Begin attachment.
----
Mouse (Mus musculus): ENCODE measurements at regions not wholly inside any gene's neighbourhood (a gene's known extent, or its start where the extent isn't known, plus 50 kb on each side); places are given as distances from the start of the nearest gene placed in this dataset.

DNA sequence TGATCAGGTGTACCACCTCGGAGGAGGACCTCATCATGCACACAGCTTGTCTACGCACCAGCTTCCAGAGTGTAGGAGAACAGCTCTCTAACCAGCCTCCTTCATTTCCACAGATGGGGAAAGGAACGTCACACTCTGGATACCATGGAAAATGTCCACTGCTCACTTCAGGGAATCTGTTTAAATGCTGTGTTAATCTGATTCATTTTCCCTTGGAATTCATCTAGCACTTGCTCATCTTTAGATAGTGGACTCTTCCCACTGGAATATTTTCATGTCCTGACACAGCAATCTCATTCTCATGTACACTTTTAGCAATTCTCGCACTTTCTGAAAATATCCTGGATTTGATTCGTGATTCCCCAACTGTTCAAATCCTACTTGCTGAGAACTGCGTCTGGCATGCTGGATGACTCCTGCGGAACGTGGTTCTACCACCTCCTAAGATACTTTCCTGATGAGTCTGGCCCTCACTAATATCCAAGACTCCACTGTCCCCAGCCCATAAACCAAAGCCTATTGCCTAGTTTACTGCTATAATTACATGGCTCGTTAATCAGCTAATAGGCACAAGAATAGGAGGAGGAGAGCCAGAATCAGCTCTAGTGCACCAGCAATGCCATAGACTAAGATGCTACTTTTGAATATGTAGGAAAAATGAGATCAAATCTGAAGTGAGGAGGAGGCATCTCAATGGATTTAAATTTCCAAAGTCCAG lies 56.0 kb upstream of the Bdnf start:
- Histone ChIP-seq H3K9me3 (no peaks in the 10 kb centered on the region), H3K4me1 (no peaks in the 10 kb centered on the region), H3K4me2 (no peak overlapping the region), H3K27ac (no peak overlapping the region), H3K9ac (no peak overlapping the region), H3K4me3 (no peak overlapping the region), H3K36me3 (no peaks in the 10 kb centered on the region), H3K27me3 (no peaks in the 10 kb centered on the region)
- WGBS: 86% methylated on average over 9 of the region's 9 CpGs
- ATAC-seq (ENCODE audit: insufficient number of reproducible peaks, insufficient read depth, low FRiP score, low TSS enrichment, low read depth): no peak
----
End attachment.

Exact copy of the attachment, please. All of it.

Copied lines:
Mouse (Mus musculus): ENCODE measurements at regions not wholly inside any gene's neighbourhood (a gene's known extent, or its start where the extent isn't known, plus 50 kb on each side); places are given as distances from the start of the nearest gene placed in this dataset.

DNA sequence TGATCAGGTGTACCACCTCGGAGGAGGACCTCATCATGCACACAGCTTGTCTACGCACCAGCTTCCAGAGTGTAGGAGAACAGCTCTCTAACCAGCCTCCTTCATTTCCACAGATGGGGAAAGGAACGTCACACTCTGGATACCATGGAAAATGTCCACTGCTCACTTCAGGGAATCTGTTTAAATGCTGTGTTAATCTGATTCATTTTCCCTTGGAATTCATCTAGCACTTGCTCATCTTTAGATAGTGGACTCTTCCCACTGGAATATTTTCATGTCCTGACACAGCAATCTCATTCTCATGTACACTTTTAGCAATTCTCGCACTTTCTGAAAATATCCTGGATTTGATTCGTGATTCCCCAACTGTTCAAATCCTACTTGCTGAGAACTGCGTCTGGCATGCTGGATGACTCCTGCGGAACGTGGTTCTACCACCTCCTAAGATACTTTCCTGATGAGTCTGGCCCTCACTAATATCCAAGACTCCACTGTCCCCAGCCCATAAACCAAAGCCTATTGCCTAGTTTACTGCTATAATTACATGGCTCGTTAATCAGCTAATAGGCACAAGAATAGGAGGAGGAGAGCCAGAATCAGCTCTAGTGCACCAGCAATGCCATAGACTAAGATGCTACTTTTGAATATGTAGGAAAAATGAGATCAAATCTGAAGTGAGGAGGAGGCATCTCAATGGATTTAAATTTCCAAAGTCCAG lies 56.0 kb upstream of the Bdnf start:
- Histone ChIP-seq H3K9me3 (no peaks in the 10 kb centered on the region), H3K4me1 (no peaks in the 10 kb centered on the region), H3K4me2 (no peak overlapping the region), H3K27ac (no peak overlapping the region), H3K9ac (no peak overlapping the region), H3K4me3 (no peak overlapping the region), H3K36me3 (no peaks in the 10 kb centered on the region), H3K27me3 (no peaks in the 10 kb centered on the region)
- WGBS: 86% methylated on average over 9 of the region's 9 CpGs
- ATAC-seq (ENCODE audit: insufficient number of reproducible peaks, insufficient read depth, low FRiP score, low TSS enrichment, low read depth): no peak